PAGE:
The day before announcing the new rule, the FTC announced three enforcement actions against companies who allegedly imposed non-compete agreements on lower-wage workers. The actions were brought under Section 5 of the FTC Act with the FTC stating that “each of the companies and individuals illegally imposed noncompete restrictions on workers in positions ranging from low-wage security guards to manufacturing workers to engineers” that prohibited them from seeking or accepting work with another employer or operating a competing business after they left the companies.

In each case, the FTC ordered the company to cease enforcing, threatening to enforce, or imposing a non-compete agreement on the affected workers. The companies are also required to notify all affected employees that they are no longer bound by the non-compete agreements.

Next steps in the rulemaking process

This proposed rule is the first step in the FTC’s rulemaking process. We anticipate the FTC will receive thousands of comments on the proposed rule, each of which the agency must consider. We also anticipate changes to this preliminary version in the final rule based on the FTC’s review of comments received. It is possible, depending on the number and quality of comments received, that it could take the FTC until 2024 to publish a final rule. After a proposed final rule is published, it is likely to be subject to legal challenge further delaying its effective date assuming the FTC rule survives legal challenge.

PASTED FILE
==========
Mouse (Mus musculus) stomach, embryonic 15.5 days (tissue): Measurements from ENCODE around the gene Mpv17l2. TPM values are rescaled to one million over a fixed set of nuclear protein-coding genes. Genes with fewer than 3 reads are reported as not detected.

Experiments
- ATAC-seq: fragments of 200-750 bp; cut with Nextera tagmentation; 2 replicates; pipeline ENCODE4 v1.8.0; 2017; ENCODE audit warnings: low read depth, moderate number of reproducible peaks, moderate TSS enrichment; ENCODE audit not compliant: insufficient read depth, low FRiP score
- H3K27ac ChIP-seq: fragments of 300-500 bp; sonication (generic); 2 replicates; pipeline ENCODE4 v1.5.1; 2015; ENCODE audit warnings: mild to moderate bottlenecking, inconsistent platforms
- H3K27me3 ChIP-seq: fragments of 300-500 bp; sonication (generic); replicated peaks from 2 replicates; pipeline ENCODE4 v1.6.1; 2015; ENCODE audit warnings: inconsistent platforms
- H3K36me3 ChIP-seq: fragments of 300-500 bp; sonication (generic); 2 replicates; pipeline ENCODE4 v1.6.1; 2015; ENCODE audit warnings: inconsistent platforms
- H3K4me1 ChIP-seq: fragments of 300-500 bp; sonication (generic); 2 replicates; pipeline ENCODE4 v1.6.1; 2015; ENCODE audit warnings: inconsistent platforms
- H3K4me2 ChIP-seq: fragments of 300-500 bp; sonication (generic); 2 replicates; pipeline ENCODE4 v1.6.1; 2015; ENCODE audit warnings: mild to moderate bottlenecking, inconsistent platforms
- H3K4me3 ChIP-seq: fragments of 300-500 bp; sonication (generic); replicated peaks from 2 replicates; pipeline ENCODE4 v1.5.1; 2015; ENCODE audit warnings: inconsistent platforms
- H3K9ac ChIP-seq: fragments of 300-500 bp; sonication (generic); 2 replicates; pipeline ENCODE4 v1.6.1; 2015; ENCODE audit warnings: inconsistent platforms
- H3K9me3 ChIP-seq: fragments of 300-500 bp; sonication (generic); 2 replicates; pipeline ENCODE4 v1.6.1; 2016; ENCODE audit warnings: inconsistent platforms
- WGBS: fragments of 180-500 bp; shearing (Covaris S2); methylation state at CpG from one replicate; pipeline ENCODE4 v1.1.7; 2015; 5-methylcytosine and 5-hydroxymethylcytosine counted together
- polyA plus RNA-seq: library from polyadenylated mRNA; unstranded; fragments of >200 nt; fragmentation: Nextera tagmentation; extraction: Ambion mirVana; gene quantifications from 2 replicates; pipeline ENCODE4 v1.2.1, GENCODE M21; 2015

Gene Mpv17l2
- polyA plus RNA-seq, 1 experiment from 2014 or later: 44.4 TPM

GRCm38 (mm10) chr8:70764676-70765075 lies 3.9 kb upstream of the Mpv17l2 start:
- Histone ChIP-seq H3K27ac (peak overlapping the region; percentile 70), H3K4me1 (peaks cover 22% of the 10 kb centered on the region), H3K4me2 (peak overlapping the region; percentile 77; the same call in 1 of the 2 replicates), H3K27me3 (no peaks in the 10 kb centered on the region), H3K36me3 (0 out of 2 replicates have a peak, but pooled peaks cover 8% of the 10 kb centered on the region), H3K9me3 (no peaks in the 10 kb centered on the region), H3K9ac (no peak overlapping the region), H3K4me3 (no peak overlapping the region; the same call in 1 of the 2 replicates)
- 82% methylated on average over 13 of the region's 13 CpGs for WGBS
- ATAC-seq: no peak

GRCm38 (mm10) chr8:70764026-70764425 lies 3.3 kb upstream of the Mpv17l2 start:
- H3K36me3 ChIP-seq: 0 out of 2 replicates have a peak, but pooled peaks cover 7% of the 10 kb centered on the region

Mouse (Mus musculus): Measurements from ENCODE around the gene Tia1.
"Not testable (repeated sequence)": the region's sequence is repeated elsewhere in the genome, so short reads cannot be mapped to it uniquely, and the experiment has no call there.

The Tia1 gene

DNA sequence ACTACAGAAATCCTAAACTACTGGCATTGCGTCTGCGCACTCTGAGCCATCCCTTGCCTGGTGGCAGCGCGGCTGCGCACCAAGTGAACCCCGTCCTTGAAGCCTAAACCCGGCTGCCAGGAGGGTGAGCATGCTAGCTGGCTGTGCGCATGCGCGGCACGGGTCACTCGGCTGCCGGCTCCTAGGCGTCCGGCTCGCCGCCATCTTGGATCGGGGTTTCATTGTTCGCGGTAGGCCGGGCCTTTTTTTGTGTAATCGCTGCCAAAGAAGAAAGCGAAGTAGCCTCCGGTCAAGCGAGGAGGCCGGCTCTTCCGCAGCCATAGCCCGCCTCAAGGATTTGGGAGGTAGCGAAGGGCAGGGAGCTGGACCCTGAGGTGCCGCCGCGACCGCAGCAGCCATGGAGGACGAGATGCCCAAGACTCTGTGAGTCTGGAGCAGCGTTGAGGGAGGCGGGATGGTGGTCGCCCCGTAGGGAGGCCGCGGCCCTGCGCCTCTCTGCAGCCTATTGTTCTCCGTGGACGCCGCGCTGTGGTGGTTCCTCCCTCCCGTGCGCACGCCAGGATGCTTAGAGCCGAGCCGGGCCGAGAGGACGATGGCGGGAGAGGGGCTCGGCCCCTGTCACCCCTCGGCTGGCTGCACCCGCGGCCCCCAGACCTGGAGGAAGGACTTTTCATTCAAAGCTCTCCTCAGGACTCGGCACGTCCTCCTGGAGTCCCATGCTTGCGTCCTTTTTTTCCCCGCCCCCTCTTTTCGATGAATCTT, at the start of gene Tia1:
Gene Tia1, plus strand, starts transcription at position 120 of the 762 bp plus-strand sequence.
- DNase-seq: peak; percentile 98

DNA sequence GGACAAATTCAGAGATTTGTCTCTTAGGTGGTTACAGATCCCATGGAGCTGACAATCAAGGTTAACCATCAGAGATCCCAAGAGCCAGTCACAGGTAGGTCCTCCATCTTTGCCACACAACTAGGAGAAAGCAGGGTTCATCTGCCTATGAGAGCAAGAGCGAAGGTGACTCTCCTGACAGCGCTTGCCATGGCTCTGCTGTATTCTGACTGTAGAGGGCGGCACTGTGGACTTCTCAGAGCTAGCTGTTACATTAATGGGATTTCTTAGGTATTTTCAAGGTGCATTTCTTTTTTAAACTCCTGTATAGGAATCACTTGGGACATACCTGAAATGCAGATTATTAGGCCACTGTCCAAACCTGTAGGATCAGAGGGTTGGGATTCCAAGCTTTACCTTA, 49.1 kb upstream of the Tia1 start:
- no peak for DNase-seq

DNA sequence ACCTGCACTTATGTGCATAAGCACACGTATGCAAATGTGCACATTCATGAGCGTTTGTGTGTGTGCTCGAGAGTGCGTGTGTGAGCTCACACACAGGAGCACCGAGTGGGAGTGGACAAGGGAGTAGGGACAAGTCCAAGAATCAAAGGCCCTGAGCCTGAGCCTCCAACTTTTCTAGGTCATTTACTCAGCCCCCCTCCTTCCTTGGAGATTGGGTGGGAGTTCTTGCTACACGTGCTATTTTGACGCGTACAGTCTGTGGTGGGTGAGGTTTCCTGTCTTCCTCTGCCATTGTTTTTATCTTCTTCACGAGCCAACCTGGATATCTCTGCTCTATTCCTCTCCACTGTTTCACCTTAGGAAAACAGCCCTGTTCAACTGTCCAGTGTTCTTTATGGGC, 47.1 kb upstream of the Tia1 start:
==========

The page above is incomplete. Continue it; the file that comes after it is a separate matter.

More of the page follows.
Currently, non-compete agreements and related provisions remain subject to challenge under state law regarding restrictive covenants, as well as state and federal antitrust law. Going forward, employers should still look to applicable state laws to determine the enforceability of non-compete agreements, keeping an eye on FTC’s rule making process. While employers do not necessarily need to take immediate steps in response to the proposed rule, this proposed rule, even if not likely to be enforced in its current form, is a good reminder that employers need to be judicious when entering into restrictive covenants or when seeking to enforce them. The ill-considered attempt by employers to enforce these clauses against former employees absent a legitimate business interest, such as enforcement actions against low-level or modestly compensated employees, has led to the political scrutiny that has resulted in the current proposed rule.

What this means to you

Employers who rely on non-competes should not hit the panic button, at least not yet. Most commentators agree that the proposed rule is unlikely to go into effect in its current form, if at all. However, this effort by the FTC should serve as a wake-up call to employers who have traditionally relied upon non-competes that their overuse has generated political controversy that is prompting regulatory and statutory responses. Many states have already taken or are considering efforts to limit or ban the use of non-competes, and that trend is almost certain to continue over next few years.

Contact us

Companies that would like outside legal counsel to review their existing non-compete agreements or submit a public comment in response to the FTC’s proposed rule can contact Husch Blackwell’s labor and employment and antitrust teams, including the authors of this alert.


Wendy K. Arends


Kevin Koronka


Michael Schrier


Chengzhuo He